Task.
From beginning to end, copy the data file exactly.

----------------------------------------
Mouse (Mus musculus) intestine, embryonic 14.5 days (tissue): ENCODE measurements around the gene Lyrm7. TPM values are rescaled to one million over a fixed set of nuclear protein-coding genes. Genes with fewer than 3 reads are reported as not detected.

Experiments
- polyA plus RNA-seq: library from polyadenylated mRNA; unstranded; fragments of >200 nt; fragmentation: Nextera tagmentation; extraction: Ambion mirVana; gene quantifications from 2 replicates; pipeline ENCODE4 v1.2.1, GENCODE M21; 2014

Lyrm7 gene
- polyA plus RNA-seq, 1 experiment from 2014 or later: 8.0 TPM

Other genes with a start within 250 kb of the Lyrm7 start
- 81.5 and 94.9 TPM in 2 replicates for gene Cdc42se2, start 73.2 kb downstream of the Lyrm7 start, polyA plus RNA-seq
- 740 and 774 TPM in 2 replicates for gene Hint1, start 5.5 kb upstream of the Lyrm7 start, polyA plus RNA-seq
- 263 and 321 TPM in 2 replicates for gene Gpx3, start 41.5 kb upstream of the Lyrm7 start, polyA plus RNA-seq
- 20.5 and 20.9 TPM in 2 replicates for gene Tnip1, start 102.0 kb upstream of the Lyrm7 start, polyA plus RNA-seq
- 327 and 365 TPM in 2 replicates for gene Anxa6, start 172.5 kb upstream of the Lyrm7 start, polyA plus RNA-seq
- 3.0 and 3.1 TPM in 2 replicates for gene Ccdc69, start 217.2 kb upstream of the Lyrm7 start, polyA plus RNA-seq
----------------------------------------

Mouse (Mus musculus) intestine, embryonic 14.5 days (tissue): ENCODE measurements around the gene Lyrm7. TPM values are rescaled to one million over a fixed set of nuclear protein-coding genes. Genes with fewer than 3 reads are reported as not detected.

Experiments
- polyA plus RNA-seq: library from polyadenylated mRNA; unstranded; fragments of >200 nt; fragmentation: Nextera tagmentation; extraction: Ambion mirVana; gene quantifications from 2 replicates; pipeline ENCODE4 v1.2.1, GENCODE M21; 2014

Lyrm7 gene
- polyA plus RNA-seq, 1 experiment from 2014 or later: 8.0 TPM

Other genes with a start within 250 kb of the Lyrm7 start
- 81.5 and 94.9 TPM in 2 replicates for gene Cdc42se2, start 73.2 kb downstream of the Lyrm7 start, polyA plus RNA-seq
- 740 and 774 TPM in 2 replicates for gene Hint1, start 5.5 kb upstream of the Lyrm7 start, polyA plus RNA-seq
- 263 and 321 TPM in 2 replicates for gene Gpx3, start 41.5 kb upstream of the Lyrm7 start, polyA plus RNA-seq
- 20.5 and 20.9 TPM in 2 replicates for gene Tnip1, start 102.0 kb upstream of the Lyrm7 start, polyA plus RNA-seq
- 327 and 365 TPM in 2 replicates for gene Anxa6, start 172.5 kb upstream of the Lyrm7 start, polyA plus RNA-seq
- 3.0 and 3.1 TPM in 2 replicates for gene Ccdc69, start 217.2 kb upstream of the Lyrm7 start, polyA plus RNA-seq